"People probably fear the effects of some treatments more than they fear the disease they treat," says Huda A. Jerri, graduate student, chemical engineering. "The drugs are poison. Treatment is a matter of dosage so that it kills the cancer and not the patient. Targeted treatment becomes very important."
Newer approaches to drug delivery include particles that find specific cells, latch on and release their drugs. Another approach allows the cells to engulf the particles, taking them into the cell and releasing the drug. However, the requirements for these delivery systems are complicated and challenging to implement.
The Penn State researchers' approach produces a more universal delivery system, a tiny spherical container averaging less than 5 microns or the diameter of the smallest pollen grains.
The spheres are formed around solid microparticles that are either the drug to be delivered or a substance that can be removed later leaving a hollow sphere for liquid drugs. They reported their results online in Soft Matter.
Alternating positive and negative layers of material form the microcapsules. The capsules are created while attached to a flat surface so the section of the sphere touching the surface is not coated, leaving about 5 percent of the surface as an escape area for the drugs. The microcapsule, excluding the exit hole, is then covered in a slippery, non-stick barrier coating.
"These are not the first microcapsules for drug delivery developed, but a previous attempt had surfaces that stuck together and clumped," says Velegol. "We also designed the tiny hole in the sphere for controlled delivery and that is a new development."
Targeted drug delivery systems release their drug from the moment they enter the body. The microsyringes, however, while releasing material continuously, do so only from the tiny hole in their surface and not from the other 95 percent of the sphere's surface. This will concentrate the drug at the target and reduce the amount of toxins circulating in the body.
"These particles are delivery vessels to which you can add whatever you want when you need it," says Jerri. "Drugs can be either solid -- incorporated when the capsules are made -- or liquid -- filled later. Chemicals that target the diseased cells can be attached in a variety of ways."
To serve as viable, flexible drug delivery systems, these microcapsules should be off the shelf and not completely tailor made for each application. The researchers tested the robustness of the microsyringes by dehydrating and then reconstituting them. Their ability to withstand long periods dried out and then successfully rehydrate is important both for shelf life and because that is the way that liquid medications will be inserted in the microcapsules as needed.
To ensure that the spheres refill, the researchers used a solution containing fluorescent dyes. The filling and emptying of the microcapsules are controlled by the acidity of the liquid in which the tiny beads float. Successful rehydration and filling suggest that these microsyringes could be manufactured and stored until needed. They could then be filled with the appropriate drug and have the proper targeting agent attached to treat specific diseases and patients.
"The masking process used to manufacture these microcapsules is relatively inexpensive, current technology and is scalable," says Velegol. "This means they could be mass produced."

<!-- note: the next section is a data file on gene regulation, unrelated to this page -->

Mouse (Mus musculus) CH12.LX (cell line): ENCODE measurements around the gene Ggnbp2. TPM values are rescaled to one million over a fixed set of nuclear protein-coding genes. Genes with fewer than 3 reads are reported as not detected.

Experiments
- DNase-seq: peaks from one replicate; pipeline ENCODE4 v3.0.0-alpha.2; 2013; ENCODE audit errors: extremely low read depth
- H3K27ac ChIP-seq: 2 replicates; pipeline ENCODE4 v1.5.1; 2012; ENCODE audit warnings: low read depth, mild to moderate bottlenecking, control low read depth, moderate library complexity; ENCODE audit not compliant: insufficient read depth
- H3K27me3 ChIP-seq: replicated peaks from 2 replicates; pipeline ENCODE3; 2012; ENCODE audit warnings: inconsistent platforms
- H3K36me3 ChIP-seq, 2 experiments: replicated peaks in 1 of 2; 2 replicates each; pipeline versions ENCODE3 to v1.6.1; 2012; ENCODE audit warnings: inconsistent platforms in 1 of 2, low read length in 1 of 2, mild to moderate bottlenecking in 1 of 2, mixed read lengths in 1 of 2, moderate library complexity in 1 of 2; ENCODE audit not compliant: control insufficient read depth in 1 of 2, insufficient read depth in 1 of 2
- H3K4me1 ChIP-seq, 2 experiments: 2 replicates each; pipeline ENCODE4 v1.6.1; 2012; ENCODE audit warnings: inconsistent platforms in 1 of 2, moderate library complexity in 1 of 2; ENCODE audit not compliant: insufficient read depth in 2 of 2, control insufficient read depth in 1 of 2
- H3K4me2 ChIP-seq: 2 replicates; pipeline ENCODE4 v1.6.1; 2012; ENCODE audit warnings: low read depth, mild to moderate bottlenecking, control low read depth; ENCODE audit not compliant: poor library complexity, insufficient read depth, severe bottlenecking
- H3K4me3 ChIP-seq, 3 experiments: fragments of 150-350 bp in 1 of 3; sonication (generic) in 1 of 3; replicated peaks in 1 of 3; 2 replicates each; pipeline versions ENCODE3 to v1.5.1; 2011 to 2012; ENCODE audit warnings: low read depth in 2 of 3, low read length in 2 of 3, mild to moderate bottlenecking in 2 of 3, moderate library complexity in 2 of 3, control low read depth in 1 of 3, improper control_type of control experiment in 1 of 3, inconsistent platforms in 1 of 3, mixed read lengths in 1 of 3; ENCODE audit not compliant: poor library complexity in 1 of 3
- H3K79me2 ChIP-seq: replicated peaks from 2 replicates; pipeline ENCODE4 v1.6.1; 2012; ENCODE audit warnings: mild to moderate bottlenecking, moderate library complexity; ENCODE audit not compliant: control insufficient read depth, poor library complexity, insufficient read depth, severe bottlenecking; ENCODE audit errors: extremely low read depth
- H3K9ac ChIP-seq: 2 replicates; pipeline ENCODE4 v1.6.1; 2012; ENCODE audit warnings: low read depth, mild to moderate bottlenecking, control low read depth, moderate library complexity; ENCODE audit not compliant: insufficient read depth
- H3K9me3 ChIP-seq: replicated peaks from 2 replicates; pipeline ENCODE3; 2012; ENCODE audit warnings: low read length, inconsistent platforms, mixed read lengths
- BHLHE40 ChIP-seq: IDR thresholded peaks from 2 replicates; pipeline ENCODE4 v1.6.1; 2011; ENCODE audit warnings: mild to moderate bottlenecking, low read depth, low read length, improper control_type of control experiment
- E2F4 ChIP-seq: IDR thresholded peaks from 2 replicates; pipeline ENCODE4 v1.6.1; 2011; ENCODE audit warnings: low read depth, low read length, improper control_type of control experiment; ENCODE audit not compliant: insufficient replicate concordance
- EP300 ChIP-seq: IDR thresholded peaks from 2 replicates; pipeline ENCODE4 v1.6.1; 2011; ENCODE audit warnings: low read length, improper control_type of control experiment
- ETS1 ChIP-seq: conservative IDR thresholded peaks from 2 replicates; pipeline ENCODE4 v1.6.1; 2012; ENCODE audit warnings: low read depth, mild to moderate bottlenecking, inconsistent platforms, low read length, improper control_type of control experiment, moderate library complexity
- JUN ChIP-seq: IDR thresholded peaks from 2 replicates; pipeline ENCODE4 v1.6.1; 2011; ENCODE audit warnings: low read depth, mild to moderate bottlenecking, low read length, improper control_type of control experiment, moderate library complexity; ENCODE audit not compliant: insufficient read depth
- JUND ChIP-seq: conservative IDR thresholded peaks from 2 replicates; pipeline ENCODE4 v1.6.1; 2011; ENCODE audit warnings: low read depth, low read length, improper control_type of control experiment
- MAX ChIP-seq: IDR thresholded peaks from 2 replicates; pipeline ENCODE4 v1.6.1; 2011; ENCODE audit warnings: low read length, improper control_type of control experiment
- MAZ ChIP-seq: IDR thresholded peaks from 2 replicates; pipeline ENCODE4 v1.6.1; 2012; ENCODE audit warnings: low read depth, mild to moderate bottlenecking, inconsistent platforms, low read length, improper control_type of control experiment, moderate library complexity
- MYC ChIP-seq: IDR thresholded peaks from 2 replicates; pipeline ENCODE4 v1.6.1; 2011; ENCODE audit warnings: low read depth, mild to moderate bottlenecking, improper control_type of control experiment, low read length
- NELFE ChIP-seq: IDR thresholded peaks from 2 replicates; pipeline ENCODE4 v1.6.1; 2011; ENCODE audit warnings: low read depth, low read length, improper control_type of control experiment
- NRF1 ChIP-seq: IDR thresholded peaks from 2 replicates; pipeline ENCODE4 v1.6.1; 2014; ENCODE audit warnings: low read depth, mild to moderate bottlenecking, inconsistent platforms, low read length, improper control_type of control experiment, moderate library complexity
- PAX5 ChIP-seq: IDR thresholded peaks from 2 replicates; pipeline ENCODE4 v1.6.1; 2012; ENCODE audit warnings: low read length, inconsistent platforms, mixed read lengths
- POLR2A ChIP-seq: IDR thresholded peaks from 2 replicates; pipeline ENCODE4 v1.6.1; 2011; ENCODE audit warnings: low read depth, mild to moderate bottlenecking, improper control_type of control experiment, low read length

A'ndrea Elyse Messer | EurekAlert!
Small but versatile; key players in the marine nitrogen cycle can utilize cyanate and urea
10.12.2018 | Max-Planck-Institut für Marine Mikrobiologie
Carnegie Mellon researchers probe hydrogen bonds using new technique
10.12.2018 | Carnegie Mellon University
What if a sensor sensing a thing could be part of the thing itself? Rice University engineers believe they have a two-dimensional solution to do just that.
Rice engineers led by materials scientists Pulickel Ajayan and Jun Lou have developed a method to make atom-flat sensors that seamlessly integrate with devices...
Scientists at the University of Stuttgart and the Karlsruhe Institute of Technology (KIT) succeed in important further development on the way to quantum Computers.
Quantum computers one day should be able to solve certain computing problems much faster than a classical computer. One of the most promising approaches is...
New Project SNAPSTER: Novel luminescent materials by encapsulating phosphorescent metal clusters with organic liquid crystals
Nowadays energy conversion in lighting and optoelectronic devices requires the use of rare earth oxides.
Scientists have discovered the first synthetic material that becomes thicker - at the molecular level - as it is stretched.
Researchers led by Dr Devesh Mistry from the University of Leeds discovered a new non-porous material that has unique and inherent "auxetic" stretching...
Scientists from the Theory Department of the Max Planck Institute for the Structure and Dynamics of Matter (MPSD) at the Center for Free-Electron Laser Science (CFEL) in Hamburg have shown through theoretical calculations and computer simulations that the force between electrons and lattice distortions in an atomically thin two-dimensional superconductor can be controlled with virtual photons. This could aid the development of new superconductors for energy-saving devices and many other technical applications.
The vacuum is not empty. It may sound like magic to laypeople but it has occupied physicists since the birth of quantum mechanics.
10.12.2018 | Event News
06.12.2018 | Event News
03.12.2018 | Event News
10.12.2018 | Life Sciences
10.12.2018 | Physics and Astronomy
10.12.2018 | Life Sciences